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  • The Performance Plan

Updated: Aug 23, 2022


Which athlete describes you best?

Athlete A: You feel positive in the build up to competition and ready to face the challenge in front of you. You may experience a sense of nervousness or butterflies, but you realise this is just your body’s way of telling you, you are ready to compete. You are confident in your ability and feel in control of your destiny.

Athlete B: You feel a sense of dread and anxiety in the build up to competition. You feel tense and can’t seem to shut up the voice in your head which is telling you “I’m going to fail”. You feel the outcome of your performance is out of your control and at times wish you didn’t have to compete, so you could avoid these unpleasant thoughts and feelings.

Your answer to the above question is a very important first step in understanding your approach to competition and the effect it can have on you. Recently, a lot of sport psychology research has looked toward exploring this idea of “challenge and threat” states. Athlete A represents an athlete who would be in a challenge state before competition, whilst Athlete B, would be in all likelihood perceive competition as a threat. It probably comes as no surprise that we ideally want an athlete to be in a challenge state prior to performance, but how do we achieve this? Here’s a few ideas.

1. Promote self-efficacy - Self-efficacy is a situation specific type of confidence, which can be developed in a number of ways. In the past, I have found getting athletes to think about past accomplishments and draw positives from previous performance experiences can be a great way to promote positivity and optimism in the build up to competition. Other sources of self-efficacy include, verbal encouragement and constructive feedback, control of emotional states and vicarious experience (observing others similar to you perform successfully).

2. Focus on controllable elements of performance - Rather than ruminate or worry about what may go wrong during competition, try and regain a sense of control through considering what you elements of you performance you are able to positively influence. Something that can be particularly helpful is development of a pre performance/pre shot routine. Through development of a robust routine you can take confidence in knowing you have taken positive strides toward ensuring you are optimally prepared for competition.

3. Try mindfulness - As previous articles have alluded to, I’m a big fan of mindfulness. Research has shown that mindfulness helps activate parts of the brain that are exhibited by athletes who experience challenge states (the Sympathomedullary Pathway in case you’re interested). Mindfulness also helps reduce the impact of negative thoughts and feelings which often become prominent in the build up to competition.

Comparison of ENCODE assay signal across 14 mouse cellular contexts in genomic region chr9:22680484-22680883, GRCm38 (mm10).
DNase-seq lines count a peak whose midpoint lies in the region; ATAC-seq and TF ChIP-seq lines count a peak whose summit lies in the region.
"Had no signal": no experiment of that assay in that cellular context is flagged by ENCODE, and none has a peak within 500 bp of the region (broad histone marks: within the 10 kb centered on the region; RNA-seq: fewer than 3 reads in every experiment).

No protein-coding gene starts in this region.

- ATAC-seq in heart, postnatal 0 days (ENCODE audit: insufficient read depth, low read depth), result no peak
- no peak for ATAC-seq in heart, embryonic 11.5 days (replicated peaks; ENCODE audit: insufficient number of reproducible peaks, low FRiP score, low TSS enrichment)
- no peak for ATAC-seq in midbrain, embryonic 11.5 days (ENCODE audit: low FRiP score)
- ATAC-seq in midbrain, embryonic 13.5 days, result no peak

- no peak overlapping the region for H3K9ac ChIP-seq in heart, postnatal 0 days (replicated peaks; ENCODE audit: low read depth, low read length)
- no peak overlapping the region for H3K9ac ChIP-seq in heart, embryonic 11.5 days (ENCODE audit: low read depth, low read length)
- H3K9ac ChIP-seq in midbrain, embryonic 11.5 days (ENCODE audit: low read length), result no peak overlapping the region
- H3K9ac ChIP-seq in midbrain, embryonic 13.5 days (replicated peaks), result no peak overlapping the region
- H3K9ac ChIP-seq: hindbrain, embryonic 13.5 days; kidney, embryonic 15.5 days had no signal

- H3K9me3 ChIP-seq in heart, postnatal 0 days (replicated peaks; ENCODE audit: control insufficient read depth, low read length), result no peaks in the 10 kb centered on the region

Is the threat of competition stopping you from performing at your best? Email us at info@performanceplan.co.uk.


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  • The Performance Plan

Updated: Aug 23, 2022

“Life doesn’t get easier or more forgiving, we get stronger and more resilient.”- Steve Maraboli

As I watched the heart breaking interview with GB taekwondo silver medalist Lutalo Muhammad, it became difficult to imagine the pain he must have been going through. In the gold medal bout, Muhammad was 0 .5 seconds away from being an Olympic champion, only to have his dreams crushed by a well-executed head kick by Cheick Sallah Cisse of the Ivory Coast. It was at this point, I really started thinking about the Olympics in a new light. Whilst I loved watching James Peaty break world records and Usain Bolt achieve the allusive “triple treble”, I tried to put myself in the shoes of other athletes, the ones who may well have fallen short of their goals and expectations. In this year’s Olympics, there are 11544 athletes, however, there are only 350 events in 28 different sports, meaning a majority of athletes at Rio will go home empty handed. So whilst we applaud (and rightly so) those who achieved sporting excellence this summer, it’s also important to think about the other athletes, the ones who missed out on the podium or those who fell agonisingly short of glory and now have to wait another 4 years for their next opportunity.

Having played sport (often badly) for most of my life and having worked on a regular basis with high level athletes, I have learnt a very important life lesson: Things don’t always go the way we plan. We will all experience disappointment at some point. Even Usain Bolt was left feeling disappointed after his win in the 200m final, stating he failed in his aim to run a time of 18.99 seconds. However, whilst I may sound like a pessimist, I actually believe that disappointment or “failure” can be a good thing! Something I often ask athletes to do, is engage in reflection following competition. The reflective process enables athletes to take a step back and challenge themselves by asking questions such as “what did I do well today?”, “What barriers did I experience?” and most importantly “what lessons can I learn from this experience that will help improve my performance going forward.?" This process helps develop what many refer to as “A growth mind-set.” A growth mind-set promotes the idea that success is a process of continual development, which can be achieved through dedication and hard work. The concept of a growth mind-set extends upon ideas such as “post-traumatic growth”, which suggest that when we experience hardship, we actually gain an opportunity to learn important lessons and develop psychological attributes which ultimately make us stronger. GB Olympic winning diver Chris Mears is a prime example of this. Seven years ago he was given a 5% chance of survival after rupturing his spleen. However, despite the odds, he survived and through the experience he gained a new lease of life, which enabled him to come back better and stronger.